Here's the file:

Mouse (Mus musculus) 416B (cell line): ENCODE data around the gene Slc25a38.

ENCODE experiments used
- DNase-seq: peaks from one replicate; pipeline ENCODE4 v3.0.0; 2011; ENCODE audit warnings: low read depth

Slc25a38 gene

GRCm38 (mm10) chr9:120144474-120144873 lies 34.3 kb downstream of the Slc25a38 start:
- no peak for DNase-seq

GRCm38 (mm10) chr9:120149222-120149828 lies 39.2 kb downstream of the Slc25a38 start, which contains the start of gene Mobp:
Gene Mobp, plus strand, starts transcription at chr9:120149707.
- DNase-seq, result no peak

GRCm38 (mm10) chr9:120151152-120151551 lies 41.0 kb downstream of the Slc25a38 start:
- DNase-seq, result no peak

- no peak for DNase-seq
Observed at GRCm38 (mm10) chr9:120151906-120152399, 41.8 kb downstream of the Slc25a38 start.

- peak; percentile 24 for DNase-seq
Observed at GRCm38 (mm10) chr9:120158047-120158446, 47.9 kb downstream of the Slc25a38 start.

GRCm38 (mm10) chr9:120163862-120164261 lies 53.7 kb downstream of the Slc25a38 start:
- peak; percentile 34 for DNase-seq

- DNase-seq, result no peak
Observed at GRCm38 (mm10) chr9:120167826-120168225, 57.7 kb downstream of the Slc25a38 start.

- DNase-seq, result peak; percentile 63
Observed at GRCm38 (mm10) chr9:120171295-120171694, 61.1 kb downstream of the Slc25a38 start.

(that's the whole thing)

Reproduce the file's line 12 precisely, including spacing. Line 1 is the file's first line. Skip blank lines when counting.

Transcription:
- no peak for DNase-seq